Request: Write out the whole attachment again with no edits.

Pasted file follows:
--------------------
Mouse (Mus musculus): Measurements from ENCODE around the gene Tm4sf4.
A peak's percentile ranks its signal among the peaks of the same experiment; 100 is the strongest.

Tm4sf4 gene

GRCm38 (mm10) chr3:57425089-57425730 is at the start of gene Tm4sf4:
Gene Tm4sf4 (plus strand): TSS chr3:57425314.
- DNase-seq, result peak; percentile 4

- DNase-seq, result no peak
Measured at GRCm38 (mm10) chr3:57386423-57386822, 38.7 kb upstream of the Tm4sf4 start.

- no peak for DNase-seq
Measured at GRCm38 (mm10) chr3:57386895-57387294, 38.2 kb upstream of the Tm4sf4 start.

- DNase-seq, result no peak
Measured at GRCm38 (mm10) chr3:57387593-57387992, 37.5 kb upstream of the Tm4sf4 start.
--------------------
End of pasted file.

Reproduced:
Mouse (Mus musculus): Measurements from ENCODE around the gene Tm4sf4.
A peak's percentile ranks its signal among the peaks of the same experiment; 100 is the strongest.

Tm4sf4 gene

GRCm38 (mm10) chr3:57425089-57425730 is at the start of gene Tm4sf4:
Gene Tm4sf4 (plus strand): TSS chr3:57425314.
- DNase-seq, result peak; percentile 4

- DNase-seq, result no peak
Measured at GRCm38 (mm10) chr3:57386423-57386822, 38.7 kb upstream of the Tm4sf4 start.

- no peak for DNase-seq
Measured at GRCm38 (mm10) chr3:57386895-57387294, 38.2 kb upstream of the Tm4sf4 start.

- DNase-seq, result no peak
Measured at GRCm38 (mm10) chr3:57387593-57387992, 37.5 kb upstream of the Tm4sf4 start.